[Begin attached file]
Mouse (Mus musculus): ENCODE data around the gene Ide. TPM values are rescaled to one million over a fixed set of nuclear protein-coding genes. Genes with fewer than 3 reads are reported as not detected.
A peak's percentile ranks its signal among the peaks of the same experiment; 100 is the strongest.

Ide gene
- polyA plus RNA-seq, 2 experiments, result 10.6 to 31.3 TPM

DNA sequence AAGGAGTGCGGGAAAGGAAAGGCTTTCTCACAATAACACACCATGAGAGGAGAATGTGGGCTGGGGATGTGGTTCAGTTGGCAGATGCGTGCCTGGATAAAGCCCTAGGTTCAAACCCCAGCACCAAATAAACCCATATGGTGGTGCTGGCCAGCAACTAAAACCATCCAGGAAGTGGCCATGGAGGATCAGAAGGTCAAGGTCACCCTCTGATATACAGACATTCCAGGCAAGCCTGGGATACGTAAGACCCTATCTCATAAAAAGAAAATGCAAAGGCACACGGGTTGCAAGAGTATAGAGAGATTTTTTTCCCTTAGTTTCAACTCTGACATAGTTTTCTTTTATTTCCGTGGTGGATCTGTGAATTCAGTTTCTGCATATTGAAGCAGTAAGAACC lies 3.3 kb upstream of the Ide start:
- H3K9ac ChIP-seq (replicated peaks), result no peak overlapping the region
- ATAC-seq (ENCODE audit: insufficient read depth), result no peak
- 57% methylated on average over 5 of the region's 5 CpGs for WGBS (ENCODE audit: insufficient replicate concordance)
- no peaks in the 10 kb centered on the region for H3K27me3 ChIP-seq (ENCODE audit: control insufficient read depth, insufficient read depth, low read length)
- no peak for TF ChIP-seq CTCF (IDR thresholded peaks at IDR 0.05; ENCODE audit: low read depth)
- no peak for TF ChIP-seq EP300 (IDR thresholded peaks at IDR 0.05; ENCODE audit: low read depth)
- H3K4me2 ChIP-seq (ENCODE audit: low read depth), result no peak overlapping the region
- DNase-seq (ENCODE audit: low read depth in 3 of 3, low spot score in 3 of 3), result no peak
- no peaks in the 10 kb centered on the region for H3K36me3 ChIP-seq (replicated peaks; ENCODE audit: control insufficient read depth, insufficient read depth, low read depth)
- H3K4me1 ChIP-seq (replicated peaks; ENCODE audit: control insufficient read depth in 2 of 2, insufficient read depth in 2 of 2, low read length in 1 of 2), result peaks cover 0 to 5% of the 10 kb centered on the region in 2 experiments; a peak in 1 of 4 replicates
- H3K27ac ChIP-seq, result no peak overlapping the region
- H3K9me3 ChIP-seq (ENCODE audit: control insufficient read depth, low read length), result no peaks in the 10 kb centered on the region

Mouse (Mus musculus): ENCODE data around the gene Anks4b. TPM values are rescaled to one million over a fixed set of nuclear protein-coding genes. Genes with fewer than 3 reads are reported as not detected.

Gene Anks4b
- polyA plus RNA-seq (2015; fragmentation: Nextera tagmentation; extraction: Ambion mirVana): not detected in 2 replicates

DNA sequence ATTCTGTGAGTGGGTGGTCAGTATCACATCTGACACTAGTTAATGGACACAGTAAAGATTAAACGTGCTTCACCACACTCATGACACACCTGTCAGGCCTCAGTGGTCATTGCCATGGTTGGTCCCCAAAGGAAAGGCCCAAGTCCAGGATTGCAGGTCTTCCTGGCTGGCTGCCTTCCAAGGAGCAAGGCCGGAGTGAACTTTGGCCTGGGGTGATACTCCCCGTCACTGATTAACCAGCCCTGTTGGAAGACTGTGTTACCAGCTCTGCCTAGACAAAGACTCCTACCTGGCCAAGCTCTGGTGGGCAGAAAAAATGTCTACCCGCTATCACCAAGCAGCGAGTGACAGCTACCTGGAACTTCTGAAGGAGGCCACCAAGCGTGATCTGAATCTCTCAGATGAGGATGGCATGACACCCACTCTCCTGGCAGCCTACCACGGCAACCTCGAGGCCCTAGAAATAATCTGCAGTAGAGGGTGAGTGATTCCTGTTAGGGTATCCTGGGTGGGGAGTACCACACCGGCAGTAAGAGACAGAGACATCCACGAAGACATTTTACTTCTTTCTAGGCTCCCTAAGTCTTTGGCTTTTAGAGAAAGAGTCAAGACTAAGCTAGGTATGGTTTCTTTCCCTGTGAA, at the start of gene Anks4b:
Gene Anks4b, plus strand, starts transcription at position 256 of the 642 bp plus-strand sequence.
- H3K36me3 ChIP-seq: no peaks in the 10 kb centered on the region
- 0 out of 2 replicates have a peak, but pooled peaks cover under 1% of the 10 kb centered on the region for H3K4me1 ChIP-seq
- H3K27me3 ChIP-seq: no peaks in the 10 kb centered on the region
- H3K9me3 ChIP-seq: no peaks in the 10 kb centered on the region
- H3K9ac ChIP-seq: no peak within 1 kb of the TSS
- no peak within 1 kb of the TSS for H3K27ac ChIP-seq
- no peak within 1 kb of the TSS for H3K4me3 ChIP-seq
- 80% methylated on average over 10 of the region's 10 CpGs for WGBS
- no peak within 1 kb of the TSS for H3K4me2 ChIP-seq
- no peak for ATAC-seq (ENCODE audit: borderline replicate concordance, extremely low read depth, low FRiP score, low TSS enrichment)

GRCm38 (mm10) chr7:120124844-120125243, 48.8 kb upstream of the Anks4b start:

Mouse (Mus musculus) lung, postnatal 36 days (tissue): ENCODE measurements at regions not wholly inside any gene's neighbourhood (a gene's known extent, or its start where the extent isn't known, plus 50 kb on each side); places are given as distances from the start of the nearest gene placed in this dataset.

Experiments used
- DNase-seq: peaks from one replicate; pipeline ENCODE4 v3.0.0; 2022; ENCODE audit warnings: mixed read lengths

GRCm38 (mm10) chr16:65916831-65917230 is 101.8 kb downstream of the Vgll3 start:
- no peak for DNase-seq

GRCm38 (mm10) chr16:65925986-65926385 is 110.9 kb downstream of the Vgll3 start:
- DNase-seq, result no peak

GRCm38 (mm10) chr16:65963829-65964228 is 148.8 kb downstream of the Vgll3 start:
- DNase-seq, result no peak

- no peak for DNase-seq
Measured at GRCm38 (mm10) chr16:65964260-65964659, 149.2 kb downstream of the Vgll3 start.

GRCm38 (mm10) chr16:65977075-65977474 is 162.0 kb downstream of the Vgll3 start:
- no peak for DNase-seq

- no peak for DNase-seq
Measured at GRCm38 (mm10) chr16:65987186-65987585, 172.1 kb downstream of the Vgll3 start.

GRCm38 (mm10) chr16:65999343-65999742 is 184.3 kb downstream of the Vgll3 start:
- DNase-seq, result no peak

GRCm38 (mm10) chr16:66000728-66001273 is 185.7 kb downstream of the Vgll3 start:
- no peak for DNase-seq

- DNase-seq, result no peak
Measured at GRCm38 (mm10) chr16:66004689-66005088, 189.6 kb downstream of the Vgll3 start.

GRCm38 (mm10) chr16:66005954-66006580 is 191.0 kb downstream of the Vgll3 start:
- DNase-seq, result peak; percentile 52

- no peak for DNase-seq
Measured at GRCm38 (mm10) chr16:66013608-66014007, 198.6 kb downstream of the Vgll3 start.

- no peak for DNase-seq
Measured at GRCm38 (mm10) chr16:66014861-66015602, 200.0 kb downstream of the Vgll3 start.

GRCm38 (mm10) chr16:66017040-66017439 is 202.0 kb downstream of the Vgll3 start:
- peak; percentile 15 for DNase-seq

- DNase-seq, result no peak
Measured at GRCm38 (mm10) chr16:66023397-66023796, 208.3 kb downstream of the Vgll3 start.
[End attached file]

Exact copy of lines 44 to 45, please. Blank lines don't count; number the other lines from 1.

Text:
Measured at GRCm38 (mm10) chr16:65964260-65964659, 149.2 kb downstream of the Vgll3 start.

GRCm38 (mm10) chr16:65977075-65977474 is 162.0 kb downstream of the Vgll3 start: